Acute effects of low levels of ambient ozone on peak expiratory flow rate in a cohort of Australian children

Int J Epidemiol. 2000 Jun;29(3):549-57.


Background: We enrolled a cohort of primary schoolchildren with a history of wheeze (n = 148) in an 11-month longitudinal study to examine the relationship between ambient ozone concentrations and peak expiratory flow rate.

Methods: Enrolled children recorded peak expiratory flow rates (PEFR) twice daily. We obtained air pollution, meteorological and pollen data. In all, 125 children remained in the final analysis.

Results: We found a significant negative association between daily mean deviation in PEFR and same-day mean daytime ozone concentration (beta-coefficient = 0.88; P = 0.04) after adjusting for co-pollutants, time trend, meteorological variables, pollen count and ALTERNARIA: count. The association was stronger in a subgroup of children with bronchial hyperreactivity and a doctor diagnosis of asthma (beta-coefficient = -2.61; P = 0.001). There was no significant association between PEFR and same-day daily daytime maximum ozone concentration. We also demonstrated a dose-response relationship with mean daytime ozone concentration.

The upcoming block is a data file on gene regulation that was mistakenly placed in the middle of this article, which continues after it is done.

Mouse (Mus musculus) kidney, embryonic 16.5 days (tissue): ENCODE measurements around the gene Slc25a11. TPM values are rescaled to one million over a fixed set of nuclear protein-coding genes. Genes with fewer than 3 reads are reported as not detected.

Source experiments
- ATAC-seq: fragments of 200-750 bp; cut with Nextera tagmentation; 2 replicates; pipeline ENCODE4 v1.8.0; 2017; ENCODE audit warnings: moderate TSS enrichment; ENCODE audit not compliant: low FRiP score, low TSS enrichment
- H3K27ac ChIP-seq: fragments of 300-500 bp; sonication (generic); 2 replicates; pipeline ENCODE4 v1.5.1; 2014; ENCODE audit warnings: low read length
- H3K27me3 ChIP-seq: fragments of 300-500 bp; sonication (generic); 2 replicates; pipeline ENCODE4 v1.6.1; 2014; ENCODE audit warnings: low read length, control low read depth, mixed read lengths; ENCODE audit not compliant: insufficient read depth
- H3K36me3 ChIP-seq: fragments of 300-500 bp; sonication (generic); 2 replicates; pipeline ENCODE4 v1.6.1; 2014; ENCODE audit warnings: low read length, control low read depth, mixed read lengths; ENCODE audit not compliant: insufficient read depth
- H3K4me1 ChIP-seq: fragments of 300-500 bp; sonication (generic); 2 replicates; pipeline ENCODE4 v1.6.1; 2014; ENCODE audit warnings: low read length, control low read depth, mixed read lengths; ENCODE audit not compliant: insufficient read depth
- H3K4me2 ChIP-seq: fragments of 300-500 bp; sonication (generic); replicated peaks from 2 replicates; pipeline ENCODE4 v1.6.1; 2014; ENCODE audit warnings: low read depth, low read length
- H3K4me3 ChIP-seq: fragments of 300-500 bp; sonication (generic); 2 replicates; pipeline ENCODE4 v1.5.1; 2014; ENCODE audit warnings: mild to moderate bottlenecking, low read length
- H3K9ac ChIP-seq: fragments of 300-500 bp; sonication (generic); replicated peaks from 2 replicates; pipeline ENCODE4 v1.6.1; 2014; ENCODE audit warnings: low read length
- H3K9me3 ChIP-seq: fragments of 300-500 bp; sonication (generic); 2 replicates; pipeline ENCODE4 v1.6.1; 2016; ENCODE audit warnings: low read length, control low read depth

Conclusions: Moderate levels of ambient ozone have an adverse health effect on children with a history of wheezing, and this effect is larger in children with bronchial hyperreactivity and a doctor diagnosis of asthma.

Publication types

  • Research Support, Non-U.S. Gov't

MeSH terms

  • Air Pollutants / adverse effects*
  • Asthma / etiology*
  • Child
  • Cross-Sectional Studies
  • Female
  • Humans
  • Longitudinal Studies
  • Male
  • Oxidants, Photochemical / adverse effects*
  • Ozone / adverse effects*
  • Peak Expiratory Flow Rate
  • Respiratory Sounds / etiology


  • Air Pollutants
  • Oxidants, Photochemical
  • Ozone